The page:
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Wednesday, November 18, 2015

Interesting times for the visually impaired - technologically speaking!

These are interesting times for the visual impaired, technologically speaking at least. The number of advances in technologies for the eyes and the eye-brain interface, because a lot of the impairment is in our heads, has really started to amaze me, and they seem to be occurring every day. An idea to write a blog post on this has been brewing for sometime. This post was sparked by a story I read today about a little girl of seven years of age who was blind almost since birth because of a stroke and who was not allowed to carry her white cane (that is a technology too!)  to school. Not such an interesting time for her because it is a health and safety concern?

Also today I read about a bionic lens made by Ocumetrics that will return better than 20/20 vision by 3 times. That is in clinical trials but the promise is an 8 minute out patient "surgery". Just a couple of weeks ago I heard about a technology discovery that could replace our weak eye lenses with an LCD equivalent - liquid crystal sight - like having a smartphone camera lens implanted in our eyeballs and connected through the nervous system to the brain. That would really help, maybe even cure, older folks with presbyopia.

The idea that technology was rapidly moving ahead to aid the visually impaired occurred to me more than several years ago when I was made aware of a research study involving smartphones and the blind. In there was the idea that crowdsourcing could help the blind in a very simple way - especially those times when they were in a bit of a bind. All they have to do is use their smartphone to take a picture of the object of thing they can't identify, for example, a soup can, upload the picture to a crowdsourcing website, and wait for one of the minions who make working there a 24/7 enterprise. After a short wait in the kitchen they get a text to speech email spelling out for them the "tomato soup can" they wanted to open for lunch.

What if they could even eliminate the crowdfunding middle person? Yes, let's impoverish those already impoverished Mechanical Turks working for pennies again!  Why not just upload the image to a search engine that can identify images? It would have to be one customized to return a text to speech SMS. Then again we would have to trust in the artificial intelligence of the image recognition software. There is an ethical dilemma there, because that might not be a can of tomato soup for lunch! Another way to look at that is computer image recognition software that could read braille and translate it into text to speech? Google informs me via Wikipedia that that might be called "optical braille recognition". That idea occurred to me today when I saw a potentially new prothesis that can sense touch.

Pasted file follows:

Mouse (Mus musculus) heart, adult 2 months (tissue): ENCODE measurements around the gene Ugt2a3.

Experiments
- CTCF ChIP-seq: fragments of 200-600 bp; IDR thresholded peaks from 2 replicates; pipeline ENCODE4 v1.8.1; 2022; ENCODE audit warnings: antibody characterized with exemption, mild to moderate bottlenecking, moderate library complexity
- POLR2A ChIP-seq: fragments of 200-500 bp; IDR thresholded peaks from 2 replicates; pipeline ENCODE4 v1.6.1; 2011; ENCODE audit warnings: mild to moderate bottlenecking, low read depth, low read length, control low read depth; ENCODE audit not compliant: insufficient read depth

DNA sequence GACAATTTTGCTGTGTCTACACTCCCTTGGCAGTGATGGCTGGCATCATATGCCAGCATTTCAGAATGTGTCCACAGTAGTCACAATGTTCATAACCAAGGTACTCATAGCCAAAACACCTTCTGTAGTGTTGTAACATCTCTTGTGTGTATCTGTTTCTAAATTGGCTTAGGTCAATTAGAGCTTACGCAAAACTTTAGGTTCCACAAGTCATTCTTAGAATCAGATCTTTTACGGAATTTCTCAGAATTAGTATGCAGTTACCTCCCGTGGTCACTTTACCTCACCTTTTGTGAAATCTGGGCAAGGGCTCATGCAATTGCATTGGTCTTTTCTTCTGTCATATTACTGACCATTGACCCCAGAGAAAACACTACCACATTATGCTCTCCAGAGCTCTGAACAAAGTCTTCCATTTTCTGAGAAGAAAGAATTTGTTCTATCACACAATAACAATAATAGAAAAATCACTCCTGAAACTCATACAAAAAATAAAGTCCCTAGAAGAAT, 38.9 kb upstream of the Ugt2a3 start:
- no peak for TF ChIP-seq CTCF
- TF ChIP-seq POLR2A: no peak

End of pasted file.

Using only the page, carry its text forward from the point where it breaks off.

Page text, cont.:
Of course, one of the great pioneers of all of this, Ray Kurzweil, was inspired to invent in order to help the visually impaired. He developed many text to speech products, like a Reading Machine that advanced Optical Character Recognition, Flatbed Scanners, and Text to Speech. One of his customers was the truly great though blind musician Stevie Wonder who got him into music apparently, and the Kurzweil synthesizers followed.

One of the most breath taking of the smartphone app devices to help the visually impaired is the KNFB reader. This is an app for a smartphone that allows the blind to pick up text off of virtually anything. This youtube video illustrates how it is used very well:

I have a personal interesting in the technology for visual impairments because I have amblyopia, or lazy eye. I have blogged a little about the video game intervention research that is so exciting as a novel and interesting way for kids to potentially fully regain vision in their lazy eye.  The game technology devices are getting more customized (sort of binocular suppression- see Hess, McGill University) as researches learn more about how the brain works. I have been in a clinical trial to see if adults can regain visual ability in the lazy. Not that much success for me but I am still keenly interested in it. I am especially interested given the fact that Transcranial Magnetic Stimulation in a certain area of the brain and at a certain frequency will restore perfect vision in adults with lazy eye, but only for 45 minutes! See, it is really all just in our heads! Eventually the bridge will be made there, I am hoping, without having to shock ourselves under that infinite loop coil of the TMS device more than several times a day.

There are a lot of other technologies for visual aids for professionals. There is an infrared visual smart glasses that let nurses see the veins in the arm better for intravenous needles. Google glass looks promising for some professional healthcare occupations, even in the surgery. Apparently Facebook is also working on ways to help the blind "see images".

Another smartphone development by a group called Peek Vision offers promising low cost diagnostic or comprehensive eye exam software on a smartphone. Needless to say, because it is mobil, remote villages in Kenya and elsewhere can now intercept patients with potentially serious eye or other health conditions:

I realize of course that I could keep adding to this list of new technologies, as I am doing now several months after posting. Since I got the TED app that has Chromecast, I found this talk by Chieko Asakawa from IBM, who is blind herself, on How Technology Helps Blind People Explore Our World: https://www.ted.com/talks/chieko_asakawa_how_new_technology_helps_blind_people_explore_the_world?language=en

What about a Kindle style braille ebook reader?